Ad-hoc APs are appointed when the Council wants to address specific issues and are disbanded once the issues are addressed.  The Council decided to revise the charge of its Ad-Hoc Red Snapper/Grouper-Tilefish Individual Fishing Quota (IFQ) AP to evaluate and make recommendations relative to requirements for participation and modifications to IFQ shares and annual allocation distribution approaches. The Council will re-populate the Ad-Hoc AP and plans to solicit applications prior to the April 2024 Council meeting.


For-Hire Electronic Reporting

After reviewing a summary report of its Ad-Hoc Charter-For-Hire Data Collection AP, the Council decided to include the following program aspects, as recommended by the AP, into an initial draft amendment for charter-for-hire data collection:

  • suggested objectives for a new program;
  • no requirement for 24-hour tracking;
  • refined trip declaration requirements;
  • only require declarations prior to departure of for-hire fishing trips;
  • refined trip reporting requirements; and
  • allowance for safe dockage before submitting trip reports.

The Council also discussed considerations for collecting economic data from the federal for-hire fleet and plans to continue work to develop a new charter-for-hire data collection program at its next meeting.



The Council heard an update from National Marine Fisheries Service (NMFS) on the Early Adopter Program that funds shrimpers to equip their federally-permitted vessels with approved cellular vessel monitoring system (cVMS) units that will transmit data directly to the Southeast Fisheries Science Center (SEFSC).  The previous shrimp vessel position data collection program ceased transmitting information to NMFS in 2020, and the Council and NMFS have been working to transition the federally permitted Gulf shrimp fleet to a new platform.  NMFS is still actively working to equip more shrimp vessels with cVMS units, and shrimpers who wish to take advantage of the early adopter funds should contact Nathan Putman with LGL Ecological Research Associates at [email protected].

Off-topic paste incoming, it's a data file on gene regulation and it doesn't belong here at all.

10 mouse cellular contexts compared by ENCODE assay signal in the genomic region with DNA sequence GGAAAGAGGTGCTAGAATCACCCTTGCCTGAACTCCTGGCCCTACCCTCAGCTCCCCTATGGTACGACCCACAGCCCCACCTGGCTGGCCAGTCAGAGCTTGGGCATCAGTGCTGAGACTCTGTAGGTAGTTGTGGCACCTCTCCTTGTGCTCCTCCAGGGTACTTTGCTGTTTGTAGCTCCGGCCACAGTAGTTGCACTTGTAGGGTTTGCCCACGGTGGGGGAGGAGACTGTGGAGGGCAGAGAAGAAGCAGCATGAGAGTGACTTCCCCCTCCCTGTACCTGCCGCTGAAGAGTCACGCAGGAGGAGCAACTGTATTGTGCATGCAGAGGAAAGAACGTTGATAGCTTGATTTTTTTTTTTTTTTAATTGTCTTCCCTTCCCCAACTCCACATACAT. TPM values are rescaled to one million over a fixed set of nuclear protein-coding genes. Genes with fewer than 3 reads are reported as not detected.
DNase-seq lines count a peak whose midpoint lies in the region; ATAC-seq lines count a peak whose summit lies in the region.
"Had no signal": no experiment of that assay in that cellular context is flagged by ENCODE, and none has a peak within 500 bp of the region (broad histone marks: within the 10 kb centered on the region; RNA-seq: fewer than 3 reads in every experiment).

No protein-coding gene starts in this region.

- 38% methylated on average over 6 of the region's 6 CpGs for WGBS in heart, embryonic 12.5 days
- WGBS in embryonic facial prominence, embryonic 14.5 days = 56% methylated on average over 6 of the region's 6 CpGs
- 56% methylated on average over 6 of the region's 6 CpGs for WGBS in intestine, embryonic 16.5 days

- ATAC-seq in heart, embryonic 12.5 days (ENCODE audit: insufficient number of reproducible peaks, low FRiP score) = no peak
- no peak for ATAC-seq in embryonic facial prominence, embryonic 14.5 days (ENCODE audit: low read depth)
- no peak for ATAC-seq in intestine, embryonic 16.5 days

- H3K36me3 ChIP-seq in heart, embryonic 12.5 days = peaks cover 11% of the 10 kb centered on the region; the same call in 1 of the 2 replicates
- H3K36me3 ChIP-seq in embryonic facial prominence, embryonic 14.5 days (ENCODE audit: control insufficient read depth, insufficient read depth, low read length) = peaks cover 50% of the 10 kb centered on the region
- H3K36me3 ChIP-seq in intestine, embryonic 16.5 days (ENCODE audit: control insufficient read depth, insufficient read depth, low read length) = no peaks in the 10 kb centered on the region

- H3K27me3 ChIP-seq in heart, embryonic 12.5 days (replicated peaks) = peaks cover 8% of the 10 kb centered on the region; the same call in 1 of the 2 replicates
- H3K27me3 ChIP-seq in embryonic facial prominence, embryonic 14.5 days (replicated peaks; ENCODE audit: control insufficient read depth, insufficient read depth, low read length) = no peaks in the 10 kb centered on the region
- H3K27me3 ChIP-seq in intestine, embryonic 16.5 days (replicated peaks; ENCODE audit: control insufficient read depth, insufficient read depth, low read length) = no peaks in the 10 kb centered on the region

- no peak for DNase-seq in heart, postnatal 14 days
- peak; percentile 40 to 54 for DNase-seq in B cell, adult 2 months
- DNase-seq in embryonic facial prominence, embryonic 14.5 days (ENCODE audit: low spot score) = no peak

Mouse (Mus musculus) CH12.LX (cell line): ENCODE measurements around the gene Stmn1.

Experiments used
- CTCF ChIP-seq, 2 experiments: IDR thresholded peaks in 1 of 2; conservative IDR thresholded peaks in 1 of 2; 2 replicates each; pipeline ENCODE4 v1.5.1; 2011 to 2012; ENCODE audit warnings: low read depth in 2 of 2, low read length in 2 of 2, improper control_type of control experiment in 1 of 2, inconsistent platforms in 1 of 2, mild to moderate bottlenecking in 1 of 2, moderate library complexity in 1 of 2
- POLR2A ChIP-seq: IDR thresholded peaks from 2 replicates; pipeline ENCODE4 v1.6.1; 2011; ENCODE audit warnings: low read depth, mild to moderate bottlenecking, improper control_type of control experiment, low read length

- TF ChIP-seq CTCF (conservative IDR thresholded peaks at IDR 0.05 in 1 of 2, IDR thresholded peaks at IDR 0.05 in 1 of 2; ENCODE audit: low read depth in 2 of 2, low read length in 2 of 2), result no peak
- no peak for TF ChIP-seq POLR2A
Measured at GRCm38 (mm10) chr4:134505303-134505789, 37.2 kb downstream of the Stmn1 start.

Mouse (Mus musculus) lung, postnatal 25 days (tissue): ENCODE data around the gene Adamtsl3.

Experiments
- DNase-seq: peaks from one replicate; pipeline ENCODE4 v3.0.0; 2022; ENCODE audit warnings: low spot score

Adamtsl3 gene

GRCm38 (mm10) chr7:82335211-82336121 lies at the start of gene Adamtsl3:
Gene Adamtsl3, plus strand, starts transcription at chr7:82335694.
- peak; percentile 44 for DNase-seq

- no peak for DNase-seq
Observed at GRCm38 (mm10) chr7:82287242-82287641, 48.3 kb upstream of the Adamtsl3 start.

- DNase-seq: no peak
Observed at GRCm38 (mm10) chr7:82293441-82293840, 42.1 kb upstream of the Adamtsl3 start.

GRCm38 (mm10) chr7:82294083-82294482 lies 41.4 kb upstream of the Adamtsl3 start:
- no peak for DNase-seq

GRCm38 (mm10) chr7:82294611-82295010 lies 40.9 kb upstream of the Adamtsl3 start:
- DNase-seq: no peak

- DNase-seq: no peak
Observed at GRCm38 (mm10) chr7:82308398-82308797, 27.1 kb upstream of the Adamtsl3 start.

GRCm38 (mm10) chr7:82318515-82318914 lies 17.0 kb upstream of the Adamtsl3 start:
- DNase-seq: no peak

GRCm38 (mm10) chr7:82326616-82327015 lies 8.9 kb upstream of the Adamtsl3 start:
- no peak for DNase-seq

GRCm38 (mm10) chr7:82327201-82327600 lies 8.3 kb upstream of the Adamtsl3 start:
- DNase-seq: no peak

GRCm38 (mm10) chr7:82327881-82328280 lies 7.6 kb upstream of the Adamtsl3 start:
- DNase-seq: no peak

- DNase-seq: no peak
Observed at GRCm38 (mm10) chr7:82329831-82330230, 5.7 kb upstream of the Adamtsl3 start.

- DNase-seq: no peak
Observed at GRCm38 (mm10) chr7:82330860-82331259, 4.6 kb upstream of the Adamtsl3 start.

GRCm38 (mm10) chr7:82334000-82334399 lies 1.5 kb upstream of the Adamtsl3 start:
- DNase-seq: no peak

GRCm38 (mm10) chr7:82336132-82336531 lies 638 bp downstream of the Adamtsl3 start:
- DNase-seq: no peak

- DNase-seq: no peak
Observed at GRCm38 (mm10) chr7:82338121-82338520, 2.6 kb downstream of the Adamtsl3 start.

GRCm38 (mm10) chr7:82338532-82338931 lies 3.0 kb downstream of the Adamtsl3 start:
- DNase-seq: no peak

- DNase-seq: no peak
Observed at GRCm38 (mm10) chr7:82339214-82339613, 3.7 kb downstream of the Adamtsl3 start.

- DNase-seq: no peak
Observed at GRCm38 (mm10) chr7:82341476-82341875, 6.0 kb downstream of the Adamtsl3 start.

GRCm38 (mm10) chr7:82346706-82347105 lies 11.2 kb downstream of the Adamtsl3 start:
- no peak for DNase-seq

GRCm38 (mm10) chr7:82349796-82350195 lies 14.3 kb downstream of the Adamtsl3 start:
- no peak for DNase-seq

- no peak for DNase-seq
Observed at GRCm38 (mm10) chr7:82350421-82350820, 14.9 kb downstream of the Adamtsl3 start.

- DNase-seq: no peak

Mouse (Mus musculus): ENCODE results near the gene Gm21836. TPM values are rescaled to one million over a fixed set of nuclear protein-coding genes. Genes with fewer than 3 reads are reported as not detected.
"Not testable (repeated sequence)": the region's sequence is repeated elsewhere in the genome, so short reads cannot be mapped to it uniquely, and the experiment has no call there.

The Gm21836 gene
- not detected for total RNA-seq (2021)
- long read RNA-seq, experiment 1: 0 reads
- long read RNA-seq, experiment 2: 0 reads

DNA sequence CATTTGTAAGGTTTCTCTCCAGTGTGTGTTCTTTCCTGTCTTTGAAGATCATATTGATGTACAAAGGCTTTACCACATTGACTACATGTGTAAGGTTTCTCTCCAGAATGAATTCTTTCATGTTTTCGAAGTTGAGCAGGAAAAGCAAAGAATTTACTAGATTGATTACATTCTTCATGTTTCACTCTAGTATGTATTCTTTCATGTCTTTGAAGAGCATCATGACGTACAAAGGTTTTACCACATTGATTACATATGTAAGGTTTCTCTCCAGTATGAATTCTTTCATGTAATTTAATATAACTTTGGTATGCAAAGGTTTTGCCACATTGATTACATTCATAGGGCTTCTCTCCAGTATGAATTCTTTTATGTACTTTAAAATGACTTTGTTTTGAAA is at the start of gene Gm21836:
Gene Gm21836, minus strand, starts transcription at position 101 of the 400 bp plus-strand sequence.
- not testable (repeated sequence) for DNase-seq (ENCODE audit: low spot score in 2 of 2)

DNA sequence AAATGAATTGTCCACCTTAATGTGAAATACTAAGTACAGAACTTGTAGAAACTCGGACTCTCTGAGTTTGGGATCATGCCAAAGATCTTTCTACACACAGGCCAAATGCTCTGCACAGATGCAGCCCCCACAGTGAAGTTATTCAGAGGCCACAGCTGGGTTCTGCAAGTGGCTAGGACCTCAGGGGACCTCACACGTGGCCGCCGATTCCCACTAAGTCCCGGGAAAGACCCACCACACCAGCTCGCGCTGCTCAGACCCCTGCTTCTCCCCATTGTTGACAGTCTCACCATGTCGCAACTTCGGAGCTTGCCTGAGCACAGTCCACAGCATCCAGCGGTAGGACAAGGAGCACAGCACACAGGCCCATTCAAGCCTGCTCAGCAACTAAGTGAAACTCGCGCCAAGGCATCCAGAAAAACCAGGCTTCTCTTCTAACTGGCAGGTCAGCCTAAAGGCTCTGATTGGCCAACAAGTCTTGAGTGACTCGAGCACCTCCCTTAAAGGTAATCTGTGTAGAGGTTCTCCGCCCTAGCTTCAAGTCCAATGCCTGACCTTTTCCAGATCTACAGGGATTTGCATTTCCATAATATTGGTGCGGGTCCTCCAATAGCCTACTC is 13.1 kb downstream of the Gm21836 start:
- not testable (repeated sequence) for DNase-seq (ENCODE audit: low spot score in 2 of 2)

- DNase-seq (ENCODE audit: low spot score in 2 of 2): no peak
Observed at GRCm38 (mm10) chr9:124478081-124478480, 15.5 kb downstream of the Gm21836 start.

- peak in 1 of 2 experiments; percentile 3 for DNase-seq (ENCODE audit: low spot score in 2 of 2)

Mid-Water Snapper Complex

The mid-water snapper complex is comprised of wenchman, silk snapper, blackfin snapper, and queen snapper, which are managed collectively with a single annual catch limit.  The Council is considering removing wenchman from the complex and, potentially, from the Reef Fish Fishery Management Plan (FMP), and reconsidering catch limits and accountably measures for the remaining species in the complex.  During this meeting, the Council expanded the alternatives in the document to include a new alternative that would remove wenchman from the mid-water snapper complex, but retain it within the Reef Fish FMP under federal management, potentially as an ecosystem component.  The Council will continue discussing this document at its April 2024 meeting.


Recreational Catch and Effort Data

NMFS staff presented preliminary 2023 recreational landings estimates from the federal Marine Recreational Information Program’s Fishing Effort Survey (MRIP-FES) for gag and red grouper. For both species, the landings estimates in MRIP-FES units exceed the annual catch limits. After reviewing the preliminary landings data and hearing considerable public testimony on the issue, the Council decided to write a letter to NOAA’s Office of Science and Technology and the Gulf States escalating the review and evaluation of the recreational effort extrapolation methodologies between the federal MRIP-FES program and the state-specific surveys.  The Council requested that findings from that review be presented to the Council’s SSC as soon as possible.